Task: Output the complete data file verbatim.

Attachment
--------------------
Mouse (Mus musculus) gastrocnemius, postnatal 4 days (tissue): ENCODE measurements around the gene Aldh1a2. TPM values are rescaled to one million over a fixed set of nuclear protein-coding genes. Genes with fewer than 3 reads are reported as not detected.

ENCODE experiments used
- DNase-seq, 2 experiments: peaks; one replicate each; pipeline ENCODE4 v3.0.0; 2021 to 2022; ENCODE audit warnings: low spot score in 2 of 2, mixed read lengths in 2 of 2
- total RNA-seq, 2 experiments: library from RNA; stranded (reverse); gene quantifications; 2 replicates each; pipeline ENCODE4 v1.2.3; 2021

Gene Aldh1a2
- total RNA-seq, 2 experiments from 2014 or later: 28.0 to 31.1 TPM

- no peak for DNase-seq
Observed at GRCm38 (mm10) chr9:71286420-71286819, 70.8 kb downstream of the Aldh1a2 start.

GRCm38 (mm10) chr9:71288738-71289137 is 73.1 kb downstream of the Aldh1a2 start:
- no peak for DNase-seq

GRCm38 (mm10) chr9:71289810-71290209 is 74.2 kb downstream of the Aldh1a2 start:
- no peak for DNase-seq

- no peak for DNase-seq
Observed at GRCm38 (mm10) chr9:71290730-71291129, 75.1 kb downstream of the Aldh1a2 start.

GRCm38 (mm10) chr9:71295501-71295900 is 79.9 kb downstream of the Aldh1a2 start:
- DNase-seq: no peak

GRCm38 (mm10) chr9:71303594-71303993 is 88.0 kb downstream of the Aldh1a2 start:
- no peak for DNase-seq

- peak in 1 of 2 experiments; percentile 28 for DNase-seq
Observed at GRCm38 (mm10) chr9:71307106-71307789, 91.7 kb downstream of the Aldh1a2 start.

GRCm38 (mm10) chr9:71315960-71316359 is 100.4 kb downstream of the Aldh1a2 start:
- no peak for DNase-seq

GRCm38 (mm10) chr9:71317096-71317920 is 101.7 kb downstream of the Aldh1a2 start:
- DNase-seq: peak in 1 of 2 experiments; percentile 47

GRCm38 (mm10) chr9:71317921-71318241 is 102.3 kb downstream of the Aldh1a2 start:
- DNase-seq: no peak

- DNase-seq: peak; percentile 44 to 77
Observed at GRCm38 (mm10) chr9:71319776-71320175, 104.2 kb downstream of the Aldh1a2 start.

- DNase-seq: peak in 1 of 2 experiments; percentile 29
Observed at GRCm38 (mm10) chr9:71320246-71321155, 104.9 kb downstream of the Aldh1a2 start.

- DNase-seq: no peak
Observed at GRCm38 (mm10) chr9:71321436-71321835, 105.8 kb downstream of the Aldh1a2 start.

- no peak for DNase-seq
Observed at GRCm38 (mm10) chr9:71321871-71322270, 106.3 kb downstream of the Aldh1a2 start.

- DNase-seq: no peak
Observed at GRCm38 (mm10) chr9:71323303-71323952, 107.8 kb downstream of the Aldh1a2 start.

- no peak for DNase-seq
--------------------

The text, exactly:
Mouse (Mus musculus) gastrocnemius, postnatal 4 days (tissue): ENCODE measurements around the gene Aldh1a2. TPM values are rescaled to one million over a fixed set of nuclear protein-coding genes. Genes with fewer than 3 reads are reported as not detected.

ENCODE experiments used
- DNase-seq, 2 experiments: peaks; one replicate each; pipeline ENCODE4 v3.0.0; 2021 to 2022; ENCODE audit warnings: low spot score in 2 of 2, mixed read lengths in 2 of 2
- total RNA-seq, 2 experiments: library from RNA; stranded (reverse); gene quantifications; 2 replicates each; pipeline ENCODE4 v1.2.3; 2021

Gene Aldh1a2
- total RNA-seq, 2 experiments from 2014 or later: 28.0 to 31.1 TPM

- no peak for DNase-seq
Observed at GRCm38 (mm10) chr9:71286420-71286819, 70.8 kb downstream of the Aldh1a2 start.

GRCm38 (mm10) chr9:71288738-71289137 is 73.1 kb downstream of the Aldh1a2 start:
- no peak for DNase-seq

GRCm38 (mm10) chr9:71289810-71290209 is 74.2 kb downstream of the Aldh1a2 start:
- no peak for DNase-seq

- no peak for DNase-seq
Observed at GRCm38 (mm10) chr9:71290730-71291129, 75.1 kb downstream of the Aldh1a2 start.

GRCm38 (mm10) chr9:71295501-71295900 is 79.9 kb downstream of the Aldh1a2 start:
- DNase-seq: no peak

GRCm38 (mm10) chr9:71303594-71303993 is 88.0 kb downstream of the Aldh1a2 start:
- no peak for DNase-seq

- peak in 1 of 2 experiments; percentile 28 for DNase-seq
Observed at GRCm38 (mm10) chr9:71307106-71307789, 91.7 kb downstream of the Aldh1a2 start.

GRCm38 (mm10) chr9:71315960-71316359 is 100.4 kb downstream of the Aldh1a2 start:
- no peak for DNase-seq

GRCm38 (mm10) chr9:71317096-71317920 is 101.7 kb downstream of the Aldh1a2 start:
- DNase-seq: peak in 1 of 2 experiments; percentile 47

GRCm38 (mm10) chr9:71317921-71318241 is 102.3 kb downstream of the Aldh1a2 start:
- DNase-seq: no peak

- DNase-seq: peak; percentile 44 to 77
Observed at GRCm38 (mm10) chr9:71319776-71320175, 104.2 kb downstream of the Aldh1a2 start.

- DNase-seq: peak in 1 of 2 experiments; percentile 29
Observed at GRCm38 (mm10) chr9:71320246-71321155, 104.9 kb downstream of the Aldh1a2 start.

- DNase-seq: no peak
Observed at GRCm38 (mm10) chr9:71321436-71321835, 105.8 kb downstream of the Aldh1a2 start.

- no peak for DNase-seq
Observed at GRCm38 (mm10) chr9:71321871-71322270, 106.3 kb downstream of the Aldh1a2 start.

- DNase-seq: no peak
Observed at GRCm38 (mm10) chr9:71323303-71323952, 107.8 kb downstream of the Aldh1a2 start.

- no peak for DNase-seq